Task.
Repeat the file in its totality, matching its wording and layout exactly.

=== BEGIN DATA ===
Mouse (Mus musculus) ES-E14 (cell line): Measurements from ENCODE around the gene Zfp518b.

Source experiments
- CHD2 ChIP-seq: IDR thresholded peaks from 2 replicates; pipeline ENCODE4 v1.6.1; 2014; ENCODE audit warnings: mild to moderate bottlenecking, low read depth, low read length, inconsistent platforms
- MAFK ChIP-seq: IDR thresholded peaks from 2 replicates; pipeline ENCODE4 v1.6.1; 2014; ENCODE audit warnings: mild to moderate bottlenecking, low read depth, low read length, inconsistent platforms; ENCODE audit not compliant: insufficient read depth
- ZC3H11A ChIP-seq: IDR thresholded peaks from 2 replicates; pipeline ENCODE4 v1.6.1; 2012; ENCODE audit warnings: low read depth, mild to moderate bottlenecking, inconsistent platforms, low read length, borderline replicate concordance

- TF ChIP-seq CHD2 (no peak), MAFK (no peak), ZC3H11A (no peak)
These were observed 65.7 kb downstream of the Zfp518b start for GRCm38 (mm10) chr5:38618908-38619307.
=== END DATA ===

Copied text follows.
Mouse (Mus musculus) ES-E14 (cell line): Measurements from ENCODE around the gene Zfp518b.

Source experiments
- CHD2 ChIP-seq: IDR thresholded peaks from 2 replicates; pipeline ENCODE4 v1.6.1; 2014; ENCODE audit warnings: mild to moderate bottlenecking, low read depth, low read length, inconsistent platforms
- MAFK ChIP-seq: IDR thresholded peaks from 2 replicates; pipeline ENCODE4 v1.6.1; 2014; ENCODE audit warnings: mild to moderate bottlenecking, low read depth, low read length, inconsistent platforms; ENCODE audit not compliant: insufficient read depth
- ZC3H11A ChIP-seq: IDR thresholded peaks from 2 replicates; pipeline ENCODE4 v1.6.1; 2012; ENCODE audit warnings: low read depth, mild to moderate bottlenecking, inconsistent platforms, low read length, borderline replicate concordance

- TF ChIP-seq CHD2 (no peak), MAFK (no peak), ZC3H11A (no peak)
These were observed 65.7 kb downstream of the Zfp518b start for GRCm38 (mm10) chr5:38618908-38619307.